A group of Albanians living in the diaspora are seeking a “no-confidence” vote against Prime Minister Edi Rama following comments he made in the Parliament in July, in support of the Communist regime.
During a debate with MP Adriatik Alimadhi on 30 July, Rama said:
“My father was a communist like many others; they were on the right side of history.”
He also used a range of other insults and suggested the MP was illiterate. Following the tirade, the group Defend Democracy has launched a petition to the President, Assembly, MPs, Leader of the Opposition and media to seek a no-confidence motion against Rama.
Referring to the Code of Conduct of Deputies, Article 6 states that any forms of discrimination, stereotyping, hatred, or similar are prohibited.
They said the EU has urged post-communist governments to distance themselves from the crimes of the totalitarian communist regime. In 2009, the Albanian Parliament and the Democratic Party adopted a resolution on punishing crimes committed by the communist regime.
It was passed without the support of the Socialist Party who are in fact the direct descendants of the Communist Party which did not disband after the fall of the regime.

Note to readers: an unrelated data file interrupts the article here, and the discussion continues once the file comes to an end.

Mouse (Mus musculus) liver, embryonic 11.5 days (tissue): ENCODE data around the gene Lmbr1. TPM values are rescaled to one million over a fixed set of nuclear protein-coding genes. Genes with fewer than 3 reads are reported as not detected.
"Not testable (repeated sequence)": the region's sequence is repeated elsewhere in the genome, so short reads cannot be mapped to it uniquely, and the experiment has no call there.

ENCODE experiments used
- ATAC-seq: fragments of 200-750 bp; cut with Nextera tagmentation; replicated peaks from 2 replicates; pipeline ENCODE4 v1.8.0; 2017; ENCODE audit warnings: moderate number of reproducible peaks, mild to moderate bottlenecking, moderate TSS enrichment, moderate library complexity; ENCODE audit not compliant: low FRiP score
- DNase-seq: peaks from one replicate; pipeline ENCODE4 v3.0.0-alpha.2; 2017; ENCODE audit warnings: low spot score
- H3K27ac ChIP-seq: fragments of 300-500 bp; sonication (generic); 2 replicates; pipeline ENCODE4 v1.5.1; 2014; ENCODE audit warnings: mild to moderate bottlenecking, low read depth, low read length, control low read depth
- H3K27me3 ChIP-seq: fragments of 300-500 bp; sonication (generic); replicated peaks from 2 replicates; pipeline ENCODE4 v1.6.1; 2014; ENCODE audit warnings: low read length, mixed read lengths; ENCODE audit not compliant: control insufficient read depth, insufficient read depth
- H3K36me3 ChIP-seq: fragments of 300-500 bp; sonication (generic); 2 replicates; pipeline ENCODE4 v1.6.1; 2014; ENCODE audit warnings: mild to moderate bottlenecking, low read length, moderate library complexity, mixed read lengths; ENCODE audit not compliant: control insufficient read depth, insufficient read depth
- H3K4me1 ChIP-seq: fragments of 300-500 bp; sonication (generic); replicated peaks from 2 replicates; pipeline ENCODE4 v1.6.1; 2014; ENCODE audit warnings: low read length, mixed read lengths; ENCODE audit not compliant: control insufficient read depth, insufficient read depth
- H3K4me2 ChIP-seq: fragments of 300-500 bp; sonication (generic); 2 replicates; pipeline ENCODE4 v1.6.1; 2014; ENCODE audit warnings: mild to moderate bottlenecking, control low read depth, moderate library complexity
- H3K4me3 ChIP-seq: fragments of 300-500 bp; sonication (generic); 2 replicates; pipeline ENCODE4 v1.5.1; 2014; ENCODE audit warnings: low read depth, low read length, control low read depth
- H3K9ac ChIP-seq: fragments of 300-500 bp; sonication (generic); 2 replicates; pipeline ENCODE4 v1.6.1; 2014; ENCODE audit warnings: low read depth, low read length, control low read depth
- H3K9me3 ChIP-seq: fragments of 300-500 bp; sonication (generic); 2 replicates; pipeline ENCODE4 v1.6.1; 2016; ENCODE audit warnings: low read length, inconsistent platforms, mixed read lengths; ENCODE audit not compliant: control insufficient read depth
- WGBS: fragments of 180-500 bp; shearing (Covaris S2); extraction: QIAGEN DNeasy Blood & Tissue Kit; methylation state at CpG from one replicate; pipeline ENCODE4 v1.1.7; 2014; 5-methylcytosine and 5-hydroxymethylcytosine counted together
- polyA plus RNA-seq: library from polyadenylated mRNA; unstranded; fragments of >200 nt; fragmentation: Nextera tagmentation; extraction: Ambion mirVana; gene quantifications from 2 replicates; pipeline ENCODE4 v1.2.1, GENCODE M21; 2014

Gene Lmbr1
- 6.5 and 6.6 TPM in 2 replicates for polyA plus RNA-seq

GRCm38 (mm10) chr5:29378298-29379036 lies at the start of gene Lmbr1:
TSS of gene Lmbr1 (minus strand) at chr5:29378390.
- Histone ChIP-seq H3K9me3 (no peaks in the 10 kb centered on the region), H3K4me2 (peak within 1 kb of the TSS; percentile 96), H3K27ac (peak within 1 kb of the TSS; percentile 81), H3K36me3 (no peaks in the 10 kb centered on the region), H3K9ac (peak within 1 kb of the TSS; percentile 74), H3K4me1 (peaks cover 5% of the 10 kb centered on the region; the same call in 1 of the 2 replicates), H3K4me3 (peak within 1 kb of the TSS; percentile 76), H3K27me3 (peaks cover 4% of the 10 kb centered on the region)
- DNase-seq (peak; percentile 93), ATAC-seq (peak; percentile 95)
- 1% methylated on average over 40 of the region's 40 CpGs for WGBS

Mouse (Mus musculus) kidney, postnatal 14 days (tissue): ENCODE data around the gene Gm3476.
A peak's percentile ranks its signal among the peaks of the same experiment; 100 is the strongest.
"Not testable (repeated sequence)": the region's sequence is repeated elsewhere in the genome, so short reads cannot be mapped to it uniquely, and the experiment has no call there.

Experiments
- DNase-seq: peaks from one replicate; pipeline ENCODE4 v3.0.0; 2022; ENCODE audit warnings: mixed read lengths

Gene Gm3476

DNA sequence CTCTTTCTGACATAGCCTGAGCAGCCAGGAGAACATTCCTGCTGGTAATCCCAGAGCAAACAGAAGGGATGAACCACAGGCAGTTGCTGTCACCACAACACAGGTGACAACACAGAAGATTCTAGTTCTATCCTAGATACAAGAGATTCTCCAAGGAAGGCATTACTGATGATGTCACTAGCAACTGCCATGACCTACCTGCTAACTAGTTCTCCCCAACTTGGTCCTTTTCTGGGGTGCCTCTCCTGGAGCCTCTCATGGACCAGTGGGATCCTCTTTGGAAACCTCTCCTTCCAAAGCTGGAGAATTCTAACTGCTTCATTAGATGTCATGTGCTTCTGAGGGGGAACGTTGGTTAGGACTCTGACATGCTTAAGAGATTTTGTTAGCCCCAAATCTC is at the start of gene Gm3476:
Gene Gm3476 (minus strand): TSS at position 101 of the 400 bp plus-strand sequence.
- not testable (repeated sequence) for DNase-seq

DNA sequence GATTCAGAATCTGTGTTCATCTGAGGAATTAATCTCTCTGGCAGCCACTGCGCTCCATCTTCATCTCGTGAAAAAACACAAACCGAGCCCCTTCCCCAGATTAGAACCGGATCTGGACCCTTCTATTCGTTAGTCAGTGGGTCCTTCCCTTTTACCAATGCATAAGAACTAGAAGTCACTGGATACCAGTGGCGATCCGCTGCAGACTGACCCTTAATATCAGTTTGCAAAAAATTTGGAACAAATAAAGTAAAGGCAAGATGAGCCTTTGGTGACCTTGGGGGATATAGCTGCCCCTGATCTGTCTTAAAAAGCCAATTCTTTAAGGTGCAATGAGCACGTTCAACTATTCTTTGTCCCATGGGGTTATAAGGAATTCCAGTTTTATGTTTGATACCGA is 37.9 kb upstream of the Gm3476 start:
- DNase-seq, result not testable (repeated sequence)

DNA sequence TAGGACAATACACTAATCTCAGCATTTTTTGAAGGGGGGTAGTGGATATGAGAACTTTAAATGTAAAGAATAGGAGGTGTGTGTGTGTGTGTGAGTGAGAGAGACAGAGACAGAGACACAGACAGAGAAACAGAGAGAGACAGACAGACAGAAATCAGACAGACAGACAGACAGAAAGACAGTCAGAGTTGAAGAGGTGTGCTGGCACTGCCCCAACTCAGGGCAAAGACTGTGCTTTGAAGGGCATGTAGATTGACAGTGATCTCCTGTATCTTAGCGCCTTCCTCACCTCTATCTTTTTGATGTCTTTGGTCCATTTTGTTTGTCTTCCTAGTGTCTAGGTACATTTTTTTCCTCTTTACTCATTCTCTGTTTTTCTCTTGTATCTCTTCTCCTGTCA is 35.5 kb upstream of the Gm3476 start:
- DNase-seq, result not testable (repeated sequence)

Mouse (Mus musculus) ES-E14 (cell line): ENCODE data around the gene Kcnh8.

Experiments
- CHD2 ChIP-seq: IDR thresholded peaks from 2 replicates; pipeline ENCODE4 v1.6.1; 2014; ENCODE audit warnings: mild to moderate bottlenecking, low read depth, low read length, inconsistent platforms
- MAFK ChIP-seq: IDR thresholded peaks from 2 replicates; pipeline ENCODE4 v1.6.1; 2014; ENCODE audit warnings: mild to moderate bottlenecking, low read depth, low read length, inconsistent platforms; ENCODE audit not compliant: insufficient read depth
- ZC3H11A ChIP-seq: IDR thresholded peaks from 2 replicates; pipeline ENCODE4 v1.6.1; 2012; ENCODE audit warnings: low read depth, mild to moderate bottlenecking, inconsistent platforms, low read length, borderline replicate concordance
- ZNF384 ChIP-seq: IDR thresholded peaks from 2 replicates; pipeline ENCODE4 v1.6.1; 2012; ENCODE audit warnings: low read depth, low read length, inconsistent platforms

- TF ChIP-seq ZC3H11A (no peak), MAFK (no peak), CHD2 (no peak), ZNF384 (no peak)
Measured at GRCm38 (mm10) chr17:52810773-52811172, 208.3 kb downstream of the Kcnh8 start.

Article 2 of the resolution states:
“The totalitarian communist regime was characterized by massive human rights violations, individual and collective killings and executions, with and without trial, deaths in concentration camps, starvation deaths, torture, deportation, slave labor, physical and psychological terror, genocide by origin political or inheritance of property, as well as violations of freedom of conscience, thought, expression, freedom of the press, freedom of religion and freedom of political pluralism.”
Defend Democracy have raised concerns that Rama’s comment regarding communists being “on the right side of history” is in support of these violations. They have started an online petition in favour of their cause.
The group has protested regularly in Austria over issues in Albania such as the media law and the demolition of the National Theatre. Speaking to Exit, one of the organisers said:
“We are living in exile…we are very worried about the regression of Albanian democracy. This regressive development is shown with the demolition of the National Theatre and Edi Rama’s speech in his function as Prime Minister.”
They added that under the rules of the Assembly and laws relating to the punishment of crimes committed under Communism, Rama’s speech should not be exempt, just because he is Prime Minister.
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